Live-In Grandma Displaced for Month as Room Taken Over by Camp Packing

Livingston, NJ (June 10, 2019) – Seventy-four year-old grandmother Roberta Seidenberg has again been unceremoniously removed from the main floor bedroom she occupies in her son’s home in order for the room to serve as the camp packing headquarters for the next month.  Seidenberg, widowed only three years ago, will have the choice of sleeping on a pullout sofa in her son’s office, upstairs on a blowup mattress in her younger granddaughter’s room, or in a sleeping bag in her daughter’s townhome in the northern Chicago suburbs.

As is common in homes of families of sleepaway campers, one room of the house is typically designated as the packing zone where only certain members of the family are allowed to enter at scheduled time slots depending on how many children are going away. In most homes, fathers are only allowed in these rooms to carry the duffel bags out of the room and into the foyer or outside the garage for pick up due to the constant questioning of whether or not a certain item(s) is absolutely necessary to bring to camp.  While many homes have a spare bedroom or office to set up shop, Lisa and Justin Seidenberg, parents of two Camp Huron Lake lower campers, unfortunately do not have any earmarked space in their 7,500 square foot federal colonial-style home.

“When my mother-in-law moved in a few years back after my father-in-law, Lawrence, passed away from an ‘allergic reaction to a prostitute’s perfume’ while on a business trip to Orlando, I knew Roberta needed to be with family,” explained Lisa who was skeptical of the coroner’s autopsy results, “But she very well knew before moving in with us that I’m not giving up my gift wrapping room or the girls’ upstairs movie room to make way all their camp stuff. We’ve all had to made sacrifices.”

Seconds after his mother began aimlessly walking the streets figuring out a plan for the next four weeks, Justin quickly moved her bed to the corner of the 35’ x 25’ room to help navigate the seemingly infinite maze of way-too-nice-for-camp clothing, Target-purchased towels, wildly overpriced designer bedding, and other assorted camp essentials.  He then removed the framed wedding portrait of his parents from the wall in order to hang a boardroom-sized whiteboard that is used to keep an accurate assessment of his wife’s packing progress.  In addition to the whiteboard, Seidenberg hung a preliminary map of the room detailing the anticipated placement of both the children’s belongings and the narrow aisles to be used to tiptoe from pile to pile.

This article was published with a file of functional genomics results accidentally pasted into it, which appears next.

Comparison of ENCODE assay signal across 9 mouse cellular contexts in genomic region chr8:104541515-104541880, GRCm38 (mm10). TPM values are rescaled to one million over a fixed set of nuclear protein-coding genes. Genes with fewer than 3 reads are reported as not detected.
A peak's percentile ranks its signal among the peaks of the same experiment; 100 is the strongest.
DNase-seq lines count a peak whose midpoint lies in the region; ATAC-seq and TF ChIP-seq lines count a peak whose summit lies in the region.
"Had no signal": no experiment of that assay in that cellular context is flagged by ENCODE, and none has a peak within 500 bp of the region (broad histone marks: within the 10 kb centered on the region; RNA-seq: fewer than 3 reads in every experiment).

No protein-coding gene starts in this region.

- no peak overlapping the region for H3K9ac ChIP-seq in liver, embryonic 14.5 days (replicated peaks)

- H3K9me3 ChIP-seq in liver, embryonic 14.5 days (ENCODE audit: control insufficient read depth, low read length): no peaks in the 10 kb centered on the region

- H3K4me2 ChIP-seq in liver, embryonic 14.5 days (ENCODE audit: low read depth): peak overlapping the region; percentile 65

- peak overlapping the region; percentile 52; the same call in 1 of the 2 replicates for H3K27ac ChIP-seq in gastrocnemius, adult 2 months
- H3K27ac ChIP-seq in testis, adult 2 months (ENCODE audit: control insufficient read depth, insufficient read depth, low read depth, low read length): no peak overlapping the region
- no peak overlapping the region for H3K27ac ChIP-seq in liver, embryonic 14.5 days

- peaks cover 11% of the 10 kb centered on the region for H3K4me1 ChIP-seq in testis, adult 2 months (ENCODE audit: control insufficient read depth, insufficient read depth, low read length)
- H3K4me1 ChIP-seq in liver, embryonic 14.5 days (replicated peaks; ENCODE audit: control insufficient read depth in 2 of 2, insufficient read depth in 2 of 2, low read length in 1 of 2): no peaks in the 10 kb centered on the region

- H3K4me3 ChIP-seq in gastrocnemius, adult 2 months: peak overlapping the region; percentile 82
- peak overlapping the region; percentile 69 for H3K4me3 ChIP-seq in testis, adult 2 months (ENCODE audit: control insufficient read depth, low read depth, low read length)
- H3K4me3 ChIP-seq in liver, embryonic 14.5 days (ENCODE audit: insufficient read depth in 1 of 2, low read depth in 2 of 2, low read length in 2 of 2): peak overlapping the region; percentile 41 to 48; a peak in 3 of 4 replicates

After spraining her left ankle from tripping on Roberta’s treadmill, now used as the socks and undergarment staging area, Lisa gingerly limped past the plastic bag/batteries section into the luxe en suite bathroom to get a better idea of the dental and feminine hygiene situation before adding several dozen items to the Amazon shopping cart.  With only two weeks left before the bags get picked up, Mrs. Seidenberg knows she is in a race against time and having a dedicated room for all of her packing needs has proven to be an invaluable source to prepare her girls for seven weeks on the shores of Huron Lake.

“I love my mother-in-law,” remarked Lisa, clearly lying through her teeth, “but making sure my girls’ things are neatly packed so their foreign-born counselor can stuff all of it into three or four tiny cubbies so they’re already unpacked when they get to camp is my priority.”

Grandma Seidenberg can expect to get her room back a few days after the bags are shipped but is already making plans for alternate housing while her son and his family pack the week before they go to Aruba over Christmas break.

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